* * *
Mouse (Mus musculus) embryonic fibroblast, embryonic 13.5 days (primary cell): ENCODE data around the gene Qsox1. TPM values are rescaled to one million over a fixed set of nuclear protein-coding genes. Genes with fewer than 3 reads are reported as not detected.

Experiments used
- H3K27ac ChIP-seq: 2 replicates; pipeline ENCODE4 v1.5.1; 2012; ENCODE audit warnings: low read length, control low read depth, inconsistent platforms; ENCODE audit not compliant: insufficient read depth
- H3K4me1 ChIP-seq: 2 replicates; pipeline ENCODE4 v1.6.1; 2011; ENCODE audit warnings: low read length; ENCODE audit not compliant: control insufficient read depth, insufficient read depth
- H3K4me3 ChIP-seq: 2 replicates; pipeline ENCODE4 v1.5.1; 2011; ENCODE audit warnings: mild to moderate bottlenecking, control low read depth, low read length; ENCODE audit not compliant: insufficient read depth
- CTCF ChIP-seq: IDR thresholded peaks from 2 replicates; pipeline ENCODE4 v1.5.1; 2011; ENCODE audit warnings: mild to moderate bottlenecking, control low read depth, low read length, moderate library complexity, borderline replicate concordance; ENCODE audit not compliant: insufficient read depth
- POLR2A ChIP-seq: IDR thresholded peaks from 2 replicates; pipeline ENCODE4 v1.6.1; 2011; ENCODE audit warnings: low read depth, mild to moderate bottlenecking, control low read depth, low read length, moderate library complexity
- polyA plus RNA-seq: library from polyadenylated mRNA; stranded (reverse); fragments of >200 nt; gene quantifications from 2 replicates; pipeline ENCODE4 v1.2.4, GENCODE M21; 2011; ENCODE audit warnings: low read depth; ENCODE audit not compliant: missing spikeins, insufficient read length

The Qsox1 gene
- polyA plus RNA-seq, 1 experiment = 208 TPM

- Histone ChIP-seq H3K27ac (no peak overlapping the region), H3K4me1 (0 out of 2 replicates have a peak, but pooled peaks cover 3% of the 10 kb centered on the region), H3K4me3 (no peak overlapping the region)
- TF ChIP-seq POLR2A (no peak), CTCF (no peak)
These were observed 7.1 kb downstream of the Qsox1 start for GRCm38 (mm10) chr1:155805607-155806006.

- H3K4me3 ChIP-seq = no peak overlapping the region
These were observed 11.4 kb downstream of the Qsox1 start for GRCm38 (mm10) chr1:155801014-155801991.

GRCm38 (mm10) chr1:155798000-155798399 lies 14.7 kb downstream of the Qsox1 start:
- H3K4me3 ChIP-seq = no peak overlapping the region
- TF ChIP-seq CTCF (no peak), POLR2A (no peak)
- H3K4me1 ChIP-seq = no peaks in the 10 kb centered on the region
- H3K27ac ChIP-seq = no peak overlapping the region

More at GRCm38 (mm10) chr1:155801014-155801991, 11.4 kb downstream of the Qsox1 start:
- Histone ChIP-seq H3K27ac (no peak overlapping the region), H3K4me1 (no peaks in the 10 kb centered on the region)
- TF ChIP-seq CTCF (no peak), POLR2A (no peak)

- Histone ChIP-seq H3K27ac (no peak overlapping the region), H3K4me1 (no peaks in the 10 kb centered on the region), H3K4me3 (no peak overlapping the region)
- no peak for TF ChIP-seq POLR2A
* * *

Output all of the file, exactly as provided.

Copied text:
Mouse (Mus musculus) embryonic fibroblast, embryonic 13.5 days (primary cell): ENCODE data around the gene Qsox1. TPM values are rescaled to one million over a fixed set of nuclear protein-coding genes. Genes with fewer than 3 reads are reported as not detected.

Experiments used
- H3K27ac ChIP-seq: 2 replicates; pipeline ENCODE4 v1.5.1; 2012; ENCODE audit warnings: low read length, control low read depth, inconsistent platforms; ENCODE audit not compliant: insufficient read depth
- H3K4me1 ChIP-seq: 2 replicates; pipeline ENCODE4 v1.6.1; 2011; ENCODE audit warnings: low read length; ENCODE audit not compliant: control insufficient read depth, insufficient read depth
- H3K4me3 ChIP-seq: 2 replicates; pipeline ENCODE4 v1.5.1; 2011; ENCODE audit warnings: mild to moderate bottlenecking, control low read depth, low read length; ENCODE audit not compliant: insufficient read depth
- CTCF ChIP-seq: IDR thresholded peaks from 2 replicates; pipeline ENCODE4 v1.5.1; 2011; ENCODE audit warnings: mild to moderate bottlenecking, control low read depth, low read length, moderate library complexity, borderline replicate concordance; ENCODE audit not compliant: insufficient read depth
- POLR2A ChIP-seq: IDR thresholded peaks from 2 replicates; pipeline ENCODE4 v1.6.1; 2011; ENCODE audit warnings: low read depth, mild to moderate bottlenecking, control low read depth, low read length, moderate library complexity
- polyA plus RNA-seq: library from polyadenylated mRNA; stranded (reverse); fragments of >200 nt; gene quantifications from 2 replicates; pipeline ENCODE4 v1.2.4, GENCODE M21; 2011; ENCODE audit warnings: low read depth; ENCODE audit not compliant: missing spikeins, insufficient read length

The Qsox1 gene
- polyA plus RNA-seq, 1 experiment = 208 TPM

- Histone ChIP-seq H3K27ac (no peak overlapping the region), H3K4me1 (0 out of 2 replicates have a peak, but pooled peaks cover 3% of the 10 kb centered on the region), H3K4me3 (no peak overlapping the region)
- TF ChIP-seq POLR2A (no peak), CTCF (no peak)
These were observed 7.1 kb downstream of the Qsox1 start for GRCm38 (mm10) chr1:155805607-155806006.

- H3K4me3 ChIP-seq = no peak overlapping the region
These were observed 11.4 kb downstream of the Qsox1 start for GRCm38 (mm10) chr1:155801014-155801991.

GRCm38 (mm10) chr1:155798000-155798399 lies 14.7 kb downstream of the Qsox1 start:
- H3K4me3 ChIP-seq = no peak overlapping the region
- TF ChIP-seq CTCF (no peak), POLR2A (no peak)
- H3K4me1 ChIP-seq = no peaks in the 10 kb centered on the region
- H3K27ac ChIP-seq = no peak overlapping the region

More at GRCm38 (mm10) chr1:155801014-155801991, 11.4 kb downstream of the Qsox1 start:
- Histone ChIP-seq H3K27ac (no peak overlapping the region), H3K4me1 (no peaks in the 10 kb centered on the region)
- TF ChIP-seq CTCF (no peak), POLR2A (no peak)

- Histone ChIP-seq H3K27ac (no peak overlapping the region), H3K4me1 (no peaks in the 10 kb centered on the region), H3K4me3 (no peak overlapping the region)
- no peak for TF ChIP-seq POLR2A